When Applying for Jobs, Millennials Care About Company Politics

Diverse group of fist bumps in a business environment

Diverse group of fist bumps in a business environmentFrom immigration, to gun control, to the environment, companies are increasingly taking positions on political issues. While recent studies by experts, including Drexel University’s Daniel Korschun, PhD, an associate professor in the LeBow College of Business, have focused on how consumers react to these positions, a new study by Korschun’s students has offered insight into how these positions could affect recruiting graduating seniors.

As part of a class on corporate responsibility management taught by Korshun, students Kallie Rogers, Sanjana Mehrotra, Erin Maguire, Rajeshwari Elangovan and Conor Brosnan conducted a nationwide study on how millennial job seekers react to corporate political activism and found that they care more than companies know.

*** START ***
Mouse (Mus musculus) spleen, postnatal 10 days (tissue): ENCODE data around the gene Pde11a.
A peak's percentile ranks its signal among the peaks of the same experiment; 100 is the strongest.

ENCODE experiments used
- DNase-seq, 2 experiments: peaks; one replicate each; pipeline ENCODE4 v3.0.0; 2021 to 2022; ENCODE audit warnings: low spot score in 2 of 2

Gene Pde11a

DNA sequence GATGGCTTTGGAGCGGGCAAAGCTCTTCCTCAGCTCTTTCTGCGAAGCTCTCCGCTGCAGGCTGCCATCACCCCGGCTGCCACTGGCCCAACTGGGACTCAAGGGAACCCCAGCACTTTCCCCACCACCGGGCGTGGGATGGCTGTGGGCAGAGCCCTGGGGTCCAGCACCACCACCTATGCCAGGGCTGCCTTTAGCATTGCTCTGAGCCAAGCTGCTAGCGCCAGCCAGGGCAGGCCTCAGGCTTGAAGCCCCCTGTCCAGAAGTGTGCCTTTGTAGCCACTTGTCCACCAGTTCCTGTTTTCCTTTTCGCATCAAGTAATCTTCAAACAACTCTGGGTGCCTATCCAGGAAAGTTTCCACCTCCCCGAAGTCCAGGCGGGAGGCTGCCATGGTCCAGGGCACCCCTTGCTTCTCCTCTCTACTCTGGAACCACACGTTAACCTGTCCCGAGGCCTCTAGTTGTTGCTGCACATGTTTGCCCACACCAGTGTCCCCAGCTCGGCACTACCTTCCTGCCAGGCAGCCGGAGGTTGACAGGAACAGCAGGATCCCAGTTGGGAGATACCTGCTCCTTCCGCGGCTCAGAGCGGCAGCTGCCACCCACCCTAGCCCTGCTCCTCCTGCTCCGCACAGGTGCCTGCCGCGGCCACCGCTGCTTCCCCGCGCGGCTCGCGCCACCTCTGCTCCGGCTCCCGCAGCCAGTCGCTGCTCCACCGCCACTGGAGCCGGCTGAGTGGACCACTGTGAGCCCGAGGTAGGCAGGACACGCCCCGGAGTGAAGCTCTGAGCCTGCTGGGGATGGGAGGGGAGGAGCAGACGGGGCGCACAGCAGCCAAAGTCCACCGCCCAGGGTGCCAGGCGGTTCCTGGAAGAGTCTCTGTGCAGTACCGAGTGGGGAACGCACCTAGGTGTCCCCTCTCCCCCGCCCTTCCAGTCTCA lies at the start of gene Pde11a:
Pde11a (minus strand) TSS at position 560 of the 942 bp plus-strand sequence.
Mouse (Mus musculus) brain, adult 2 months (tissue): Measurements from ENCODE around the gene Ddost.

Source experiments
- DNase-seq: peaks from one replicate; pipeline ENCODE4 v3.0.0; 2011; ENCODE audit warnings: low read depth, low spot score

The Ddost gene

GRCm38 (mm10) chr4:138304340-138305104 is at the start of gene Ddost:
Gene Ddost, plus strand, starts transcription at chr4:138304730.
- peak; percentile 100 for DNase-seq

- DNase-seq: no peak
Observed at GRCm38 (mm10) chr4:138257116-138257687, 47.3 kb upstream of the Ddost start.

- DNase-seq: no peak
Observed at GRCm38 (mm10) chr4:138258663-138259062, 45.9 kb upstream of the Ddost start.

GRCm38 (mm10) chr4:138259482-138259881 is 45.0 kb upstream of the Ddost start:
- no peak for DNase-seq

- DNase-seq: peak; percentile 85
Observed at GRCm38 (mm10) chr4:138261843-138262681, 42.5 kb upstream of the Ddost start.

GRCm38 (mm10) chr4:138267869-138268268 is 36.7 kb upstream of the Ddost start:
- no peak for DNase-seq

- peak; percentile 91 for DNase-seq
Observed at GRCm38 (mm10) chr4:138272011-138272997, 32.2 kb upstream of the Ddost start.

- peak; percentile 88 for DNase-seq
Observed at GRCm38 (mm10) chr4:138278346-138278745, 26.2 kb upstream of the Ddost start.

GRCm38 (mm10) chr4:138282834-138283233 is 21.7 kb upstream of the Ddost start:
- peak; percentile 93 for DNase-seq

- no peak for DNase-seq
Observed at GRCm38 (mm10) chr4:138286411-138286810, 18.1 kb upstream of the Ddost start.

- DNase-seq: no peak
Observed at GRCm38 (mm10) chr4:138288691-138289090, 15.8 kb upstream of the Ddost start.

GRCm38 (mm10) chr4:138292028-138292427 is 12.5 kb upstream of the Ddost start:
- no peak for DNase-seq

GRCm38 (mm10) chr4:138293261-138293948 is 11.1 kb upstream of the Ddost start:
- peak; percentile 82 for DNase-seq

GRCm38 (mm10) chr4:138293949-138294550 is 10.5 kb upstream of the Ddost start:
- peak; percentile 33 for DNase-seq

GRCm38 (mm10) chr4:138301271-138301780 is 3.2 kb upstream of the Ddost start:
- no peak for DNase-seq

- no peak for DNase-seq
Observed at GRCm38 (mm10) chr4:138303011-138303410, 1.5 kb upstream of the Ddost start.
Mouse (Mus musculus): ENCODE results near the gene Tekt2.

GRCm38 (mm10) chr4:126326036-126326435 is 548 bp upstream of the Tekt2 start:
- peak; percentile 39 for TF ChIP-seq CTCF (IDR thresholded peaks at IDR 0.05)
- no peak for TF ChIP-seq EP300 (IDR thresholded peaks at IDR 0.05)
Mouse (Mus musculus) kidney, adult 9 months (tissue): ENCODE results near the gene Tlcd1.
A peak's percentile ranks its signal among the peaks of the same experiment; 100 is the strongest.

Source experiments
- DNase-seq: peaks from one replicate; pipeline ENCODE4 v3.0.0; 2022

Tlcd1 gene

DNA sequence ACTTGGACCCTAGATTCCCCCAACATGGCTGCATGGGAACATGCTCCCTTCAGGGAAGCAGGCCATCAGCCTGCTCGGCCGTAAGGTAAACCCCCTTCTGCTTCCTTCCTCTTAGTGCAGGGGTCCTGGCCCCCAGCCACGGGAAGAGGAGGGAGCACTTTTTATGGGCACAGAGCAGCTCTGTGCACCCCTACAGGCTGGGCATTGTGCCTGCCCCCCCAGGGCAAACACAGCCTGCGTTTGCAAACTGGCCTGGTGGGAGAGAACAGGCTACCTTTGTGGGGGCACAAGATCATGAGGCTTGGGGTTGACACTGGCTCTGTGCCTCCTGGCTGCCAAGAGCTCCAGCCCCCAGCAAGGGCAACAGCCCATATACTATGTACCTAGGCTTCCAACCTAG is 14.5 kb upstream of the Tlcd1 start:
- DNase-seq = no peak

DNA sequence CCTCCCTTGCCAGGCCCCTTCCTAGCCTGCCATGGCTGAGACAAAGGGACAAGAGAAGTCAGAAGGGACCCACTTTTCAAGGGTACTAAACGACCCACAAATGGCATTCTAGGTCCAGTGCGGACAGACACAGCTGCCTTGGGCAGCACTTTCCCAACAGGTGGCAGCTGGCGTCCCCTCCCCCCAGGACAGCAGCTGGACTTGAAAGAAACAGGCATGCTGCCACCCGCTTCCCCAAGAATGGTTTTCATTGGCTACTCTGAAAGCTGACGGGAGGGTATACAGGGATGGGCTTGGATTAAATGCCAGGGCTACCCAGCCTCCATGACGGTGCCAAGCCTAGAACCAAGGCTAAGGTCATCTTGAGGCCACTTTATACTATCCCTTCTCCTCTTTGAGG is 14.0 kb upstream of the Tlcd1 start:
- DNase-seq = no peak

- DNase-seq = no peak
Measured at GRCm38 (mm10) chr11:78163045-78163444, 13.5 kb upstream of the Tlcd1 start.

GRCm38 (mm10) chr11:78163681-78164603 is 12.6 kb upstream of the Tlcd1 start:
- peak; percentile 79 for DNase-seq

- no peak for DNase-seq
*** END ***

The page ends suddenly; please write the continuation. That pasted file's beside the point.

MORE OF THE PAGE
For the study, they conducted a survey of 419 participants from more than 100 universities including Harvard, Penn State, Stanford, Texas A&M and the University of California. They found that 68 percent of respondents said they were aware of a company having taken a stand, and 72 percent reported that they would be likely or extremely likely to try to learn more about a stance or statement made by a company.

In terms of the potential influence on their job search, 69 percent said a company’s political stand would be “likely” or “extremely likely” to influence where they send a job application, and 74 percent said it would be likely or extremely likely to influence whether they would accept a job offer.

For those with a grade point average of 3.5 or above, responses were even higher: 72 percent said a company’s political stand would be likely or extremely likely to affect where they apply for a job and 79 percent said it would affect their decision to accept a job offer.

The image below shows the top-ranked political issues for college graduates.

bar chart showing what issues are important to millenials including gender equality, gun control, healthcare

The results of the study were published in an article posted to the American Marketing Association’s website available at this link.

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